Back home in Pakistan, he's been arrested at protests, gone head-to-head with radical clerics and even received death threats from (allegedly) the Taliban. This month, Mohammad Jibran Nasir is turning to America.
The Karachi-based activist is currently on a six-week tour of the U.S., where he's speaking at more than two dozen top colleges and universities from Boston to California. The goal of his tour is to convince young, educated Pakistanis and Pakistani-Americans to combat the religious extremism he believes is ravaging Pakistan. "My job is to make my country safe so that people will return home rather than leave it," Nasir, 28, told the WorldPost in an April 24 interview in New York. "You have to treat your country the way you would treat your family. If a child does something wrong, you have to mentor it, you have to nurture it."
After a stint working for a corporate law firm and another as a TV news anchor, Nasir turned to activism full-time, co-founding two grassroots organizations that he says are aimed at reclaiming Pakistan from religious radicals.
There are somewhere between 300,000 and 1 million Pakistani immigrants living in the U.S. and Nasir wants them to support his initiatives any way they can. "If someone is a journalist, they can write articles for us. If someone is a filmmaker or videographer, they can make videos. A tech person can help make an app. If you can donate monetarily, of course we welcome that too," he said.
After his U.S. tour, Nasir plans to do similar tours in Canada, the United Kingdom and the United Arab Emirates, all of which have large Pakistani communities.
Few nations have been more affected by extremism than Pakistan. Since 2003, more than 20,000 Pakistani civilians are believed to have lost their lives to terrorism-related violence, according to the South Asia Terrorism Portal, a website that tracks terror attacks in the region. In 2013 the country had the most terror attacks in the world after Iraq, according to the U.S. Department of State.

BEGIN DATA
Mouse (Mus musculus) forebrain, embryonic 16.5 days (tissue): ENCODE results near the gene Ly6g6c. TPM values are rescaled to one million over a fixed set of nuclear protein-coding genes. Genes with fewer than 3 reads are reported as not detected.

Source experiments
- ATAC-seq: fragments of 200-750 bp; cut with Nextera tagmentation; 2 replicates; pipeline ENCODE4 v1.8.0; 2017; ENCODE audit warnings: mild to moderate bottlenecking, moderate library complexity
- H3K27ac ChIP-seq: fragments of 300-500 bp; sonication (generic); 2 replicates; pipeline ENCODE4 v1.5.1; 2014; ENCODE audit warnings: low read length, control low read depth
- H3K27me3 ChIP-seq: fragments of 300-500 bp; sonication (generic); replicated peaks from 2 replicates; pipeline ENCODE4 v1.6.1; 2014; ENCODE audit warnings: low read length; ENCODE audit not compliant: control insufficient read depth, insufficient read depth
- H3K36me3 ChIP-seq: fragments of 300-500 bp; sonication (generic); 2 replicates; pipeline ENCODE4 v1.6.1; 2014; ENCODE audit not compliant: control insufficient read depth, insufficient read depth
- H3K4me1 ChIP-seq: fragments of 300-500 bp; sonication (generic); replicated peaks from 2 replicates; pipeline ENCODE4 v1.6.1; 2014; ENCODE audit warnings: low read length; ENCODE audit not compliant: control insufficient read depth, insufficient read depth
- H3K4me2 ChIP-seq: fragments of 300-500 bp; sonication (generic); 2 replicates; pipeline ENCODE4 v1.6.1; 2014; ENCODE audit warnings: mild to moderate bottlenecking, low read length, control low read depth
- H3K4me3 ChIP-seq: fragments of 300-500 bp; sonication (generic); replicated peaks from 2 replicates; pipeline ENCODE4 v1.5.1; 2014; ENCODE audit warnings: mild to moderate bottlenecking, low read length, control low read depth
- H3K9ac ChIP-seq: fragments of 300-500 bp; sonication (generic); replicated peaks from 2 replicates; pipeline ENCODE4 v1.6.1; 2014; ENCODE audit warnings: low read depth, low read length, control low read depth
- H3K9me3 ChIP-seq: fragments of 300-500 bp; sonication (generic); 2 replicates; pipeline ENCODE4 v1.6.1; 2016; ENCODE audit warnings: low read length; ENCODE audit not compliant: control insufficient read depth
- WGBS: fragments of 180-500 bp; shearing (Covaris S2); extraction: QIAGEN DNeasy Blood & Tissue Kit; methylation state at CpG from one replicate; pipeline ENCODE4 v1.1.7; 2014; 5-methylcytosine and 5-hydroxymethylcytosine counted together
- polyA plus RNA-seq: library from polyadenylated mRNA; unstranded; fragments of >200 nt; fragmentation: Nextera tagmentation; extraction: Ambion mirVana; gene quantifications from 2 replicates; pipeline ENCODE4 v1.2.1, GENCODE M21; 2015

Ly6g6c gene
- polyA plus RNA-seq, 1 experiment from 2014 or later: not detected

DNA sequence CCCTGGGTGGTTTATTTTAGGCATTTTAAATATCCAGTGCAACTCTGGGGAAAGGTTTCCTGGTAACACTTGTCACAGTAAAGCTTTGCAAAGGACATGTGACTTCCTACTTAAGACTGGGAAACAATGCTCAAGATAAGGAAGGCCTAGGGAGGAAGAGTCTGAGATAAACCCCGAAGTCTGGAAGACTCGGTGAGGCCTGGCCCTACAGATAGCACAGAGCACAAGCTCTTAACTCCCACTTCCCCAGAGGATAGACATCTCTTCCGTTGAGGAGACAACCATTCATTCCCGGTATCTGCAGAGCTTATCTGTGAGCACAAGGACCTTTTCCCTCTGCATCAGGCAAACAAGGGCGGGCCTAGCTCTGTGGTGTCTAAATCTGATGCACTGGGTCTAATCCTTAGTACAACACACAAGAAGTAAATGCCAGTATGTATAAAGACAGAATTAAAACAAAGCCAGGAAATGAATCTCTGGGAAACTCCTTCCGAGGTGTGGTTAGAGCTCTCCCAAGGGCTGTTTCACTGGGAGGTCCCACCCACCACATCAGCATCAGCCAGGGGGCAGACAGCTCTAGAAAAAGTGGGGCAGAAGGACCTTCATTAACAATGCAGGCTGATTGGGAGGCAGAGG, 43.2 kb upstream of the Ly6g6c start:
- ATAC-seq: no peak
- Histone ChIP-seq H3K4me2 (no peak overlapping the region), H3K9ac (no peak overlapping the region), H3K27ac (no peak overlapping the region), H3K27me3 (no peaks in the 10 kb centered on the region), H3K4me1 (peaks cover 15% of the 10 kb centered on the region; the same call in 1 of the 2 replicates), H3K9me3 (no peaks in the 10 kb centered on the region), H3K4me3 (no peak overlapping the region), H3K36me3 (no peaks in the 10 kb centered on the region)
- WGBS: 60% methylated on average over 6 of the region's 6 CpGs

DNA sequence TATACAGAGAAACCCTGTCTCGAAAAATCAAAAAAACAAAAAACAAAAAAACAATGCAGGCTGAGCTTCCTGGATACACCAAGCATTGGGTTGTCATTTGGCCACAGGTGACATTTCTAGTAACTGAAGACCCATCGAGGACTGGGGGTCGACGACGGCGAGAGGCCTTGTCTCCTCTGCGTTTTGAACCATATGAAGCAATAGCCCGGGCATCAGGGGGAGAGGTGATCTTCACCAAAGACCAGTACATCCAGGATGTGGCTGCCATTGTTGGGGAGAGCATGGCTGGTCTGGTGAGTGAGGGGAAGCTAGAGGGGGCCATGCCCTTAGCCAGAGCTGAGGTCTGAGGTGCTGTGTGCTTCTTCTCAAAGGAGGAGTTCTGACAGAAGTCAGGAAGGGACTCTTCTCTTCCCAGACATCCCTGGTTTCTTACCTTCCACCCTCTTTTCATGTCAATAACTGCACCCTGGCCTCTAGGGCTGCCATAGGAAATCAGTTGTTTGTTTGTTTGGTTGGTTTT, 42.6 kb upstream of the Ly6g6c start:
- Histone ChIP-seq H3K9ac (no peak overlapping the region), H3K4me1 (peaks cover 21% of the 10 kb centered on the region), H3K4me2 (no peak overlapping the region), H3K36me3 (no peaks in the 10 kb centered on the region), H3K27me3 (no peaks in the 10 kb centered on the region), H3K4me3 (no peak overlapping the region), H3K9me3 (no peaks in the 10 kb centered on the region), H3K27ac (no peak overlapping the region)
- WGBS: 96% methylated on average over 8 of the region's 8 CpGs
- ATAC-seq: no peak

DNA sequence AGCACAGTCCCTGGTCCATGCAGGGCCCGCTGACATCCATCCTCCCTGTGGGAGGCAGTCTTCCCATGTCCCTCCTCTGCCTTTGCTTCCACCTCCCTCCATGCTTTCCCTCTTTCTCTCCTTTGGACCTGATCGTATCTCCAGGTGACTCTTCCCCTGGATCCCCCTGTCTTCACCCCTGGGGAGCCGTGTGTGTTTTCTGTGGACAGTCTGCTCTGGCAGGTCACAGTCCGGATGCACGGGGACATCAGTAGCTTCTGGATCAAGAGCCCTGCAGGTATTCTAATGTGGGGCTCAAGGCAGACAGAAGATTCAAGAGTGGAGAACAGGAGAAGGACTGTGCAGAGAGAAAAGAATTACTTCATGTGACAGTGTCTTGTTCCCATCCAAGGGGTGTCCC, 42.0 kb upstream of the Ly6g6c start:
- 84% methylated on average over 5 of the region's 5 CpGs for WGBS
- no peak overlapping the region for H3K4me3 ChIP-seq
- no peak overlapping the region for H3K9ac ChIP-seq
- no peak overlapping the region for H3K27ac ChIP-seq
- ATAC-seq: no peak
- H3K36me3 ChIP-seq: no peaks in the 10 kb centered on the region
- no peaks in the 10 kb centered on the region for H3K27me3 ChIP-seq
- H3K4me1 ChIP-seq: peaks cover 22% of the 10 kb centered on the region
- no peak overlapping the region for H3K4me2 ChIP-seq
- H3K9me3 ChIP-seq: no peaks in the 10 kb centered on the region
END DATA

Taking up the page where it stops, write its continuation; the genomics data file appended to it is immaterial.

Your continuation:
About two hours before Nasir arrived at the WorldPost's Manhattan offices, a friend and colleague of his, Sabeen Mahmud, was fatally shot on a Karachi street as she was leaving a panel discussion she had hosted about missing people in Balochistan. The Pakistani province of Balochistan has seen a separatist insurgency in recent years and hundreds of people have gone missing in "enforced disappearances" that some blame on the government.
Mahmud, 40, was a friend and a mentor to Nasir and a co-founder of Pakistan For All. "She was a catalyst for change," he said, choking back tears.
Although Mahmud's murder was more likely politically, not religiously motivated, it still shows the dangers inherent in talking about delicate human rights issues in Pakistan.
"Anyone who espouses liberal, secular views and becomes a public figure is a potential target," wrote Pakistan-based journalist and public policy specialist Raza Rumi in a New York Times column shortly after Mahmud's death.
Religious extremism in Pakistan takes other forms besides outright violence, Nasir said. It sometimes manifests itself as discrimination, where certain religious sects are not allowed to enter shops or other businesses. "For example, some businesses in Punjab don't allow Ahmadis. They will put up a sign forbidding them to enter," he said. (Ahmadis, who number about 600,000 in Pakistan, are members of a minority Muslim sect founded in British India in the 19th century, but are not considered Muslims under Pakistani law.)
Not all terrorism in Pakistan is religiously motivated, Nasir admitted. "There are some political movements that turn violent," he said. "But my focus is on religious violence."
But he, too, knows the risks of speaking out against powerful interests in Pakistan. After organizing a December protest against a radical Islamic cleric who refused to condemn a gruesome Taliban attack on the Peshawar army school that left some 130 young students dead, Nasir said a member of the Taliban threatened his life.
"A Taliban spokesman called me and asked me to back off from Red Mosque or else me and my family and my friends would be in danger," Nasir said. "He said, 'Wherever you are, we’ll make sure there’s bloodshed there.'"
In spite of the danger present in his line of work, Nasir said he's not afraid. "A terrorist thrives on terror. Take the terror out of yourself, take the fear out of yourself, and a terrorist doesn't know what to do," he said.